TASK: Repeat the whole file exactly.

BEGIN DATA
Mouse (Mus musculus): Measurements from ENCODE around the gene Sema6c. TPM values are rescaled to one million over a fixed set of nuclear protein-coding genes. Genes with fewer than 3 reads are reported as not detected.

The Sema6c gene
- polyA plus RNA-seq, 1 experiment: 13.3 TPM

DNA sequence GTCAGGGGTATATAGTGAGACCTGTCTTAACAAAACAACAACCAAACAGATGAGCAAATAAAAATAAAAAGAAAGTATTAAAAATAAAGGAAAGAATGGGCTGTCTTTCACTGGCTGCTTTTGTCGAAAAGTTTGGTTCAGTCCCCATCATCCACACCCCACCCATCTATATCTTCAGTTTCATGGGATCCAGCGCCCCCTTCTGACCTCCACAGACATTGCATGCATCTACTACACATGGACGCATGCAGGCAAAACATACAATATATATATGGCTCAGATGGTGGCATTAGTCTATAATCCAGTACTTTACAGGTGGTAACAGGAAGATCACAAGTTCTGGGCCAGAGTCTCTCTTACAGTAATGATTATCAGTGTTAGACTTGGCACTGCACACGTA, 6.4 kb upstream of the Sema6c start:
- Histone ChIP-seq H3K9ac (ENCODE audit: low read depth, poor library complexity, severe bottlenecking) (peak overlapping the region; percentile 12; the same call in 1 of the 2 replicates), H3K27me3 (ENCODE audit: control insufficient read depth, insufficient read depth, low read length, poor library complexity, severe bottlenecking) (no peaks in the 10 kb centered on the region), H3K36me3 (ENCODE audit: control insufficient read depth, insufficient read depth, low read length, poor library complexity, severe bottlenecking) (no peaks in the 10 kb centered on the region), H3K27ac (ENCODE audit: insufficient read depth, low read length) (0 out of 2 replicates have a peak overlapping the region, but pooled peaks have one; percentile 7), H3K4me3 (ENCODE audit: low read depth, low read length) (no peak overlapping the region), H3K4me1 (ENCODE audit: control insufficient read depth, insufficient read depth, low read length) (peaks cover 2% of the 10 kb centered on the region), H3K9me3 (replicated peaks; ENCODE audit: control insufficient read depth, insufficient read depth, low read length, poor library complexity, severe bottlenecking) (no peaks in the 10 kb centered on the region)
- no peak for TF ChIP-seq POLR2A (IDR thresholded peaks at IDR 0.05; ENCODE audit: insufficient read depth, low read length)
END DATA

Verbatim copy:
Mouse (Mus musculus): Measurements from ENCODE around the gene Sema6c. TPM values are rescaled to one million over a fixed set of nuclear protein-coding genes. Genes with fewer than 3 reads are reported as not detected.

The Sema6c gene
- polyA plus RNA-seq, 1 experiment: 13.3 TPM

DNA sequence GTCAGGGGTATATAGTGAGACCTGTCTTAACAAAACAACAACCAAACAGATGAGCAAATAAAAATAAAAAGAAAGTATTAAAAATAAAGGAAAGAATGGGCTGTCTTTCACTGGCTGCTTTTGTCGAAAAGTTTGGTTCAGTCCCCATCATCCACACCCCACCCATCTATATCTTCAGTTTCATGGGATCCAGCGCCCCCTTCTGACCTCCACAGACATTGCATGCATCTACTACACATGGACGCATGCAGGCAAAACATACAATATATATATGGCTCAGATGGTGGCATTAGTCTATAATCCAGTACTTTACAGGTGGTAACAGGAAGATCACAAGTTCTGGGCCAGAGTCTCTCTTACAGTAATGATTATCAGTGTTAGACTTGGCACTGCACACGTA, 6.4 kb upstream of the Sema6c start:
- Histone ChIP-seq H3K9ac (ENCODE audit: low read depth, poor library complexity, severe bottlenecking) (peak overlapping the region; percentile 12; the same call in 1 of the 2 replicates), H3K27me3 (ENCODE audit: control insufficient read depth, insufficient read depth, low read length, poor library complexity, severe bottlenecking) (no peaks in the 10 kb centered on the region), H3K36me3 (ENCODE audit: control insufficient read depth, insufficient read depth, low read length, poor library complexity, severe bottlenecking) (no peaks in the 10 kb centered on the region), H3K27ac (ENCODE audit: insufficient read depth, low read length) (0 out of 2 replicates have a peak overlapping the region, but pooled peaks have one; percentile 7), H3K4me3 (ENCODE audit: low read depth, low read length) (no peak overlapping the region), H3K4me1 (ENCODE audit: control insufficient read depth, insufficient read depth, low read length) (peaks cover 2% of the 10 kb centered on the region), H3K9me3 (replicated peaks; ENCODE audit: control insufficient read depth, insufficient read depth, low read length, poor library complexity, severe bottlenecking) (no peaks in the 10 kb centered on the region)
- no peak for TF ChIP-seq POLR2A (IDR thresholded peaks at IDR 0.05; ENCODE audit: insufficient read depth, low read length)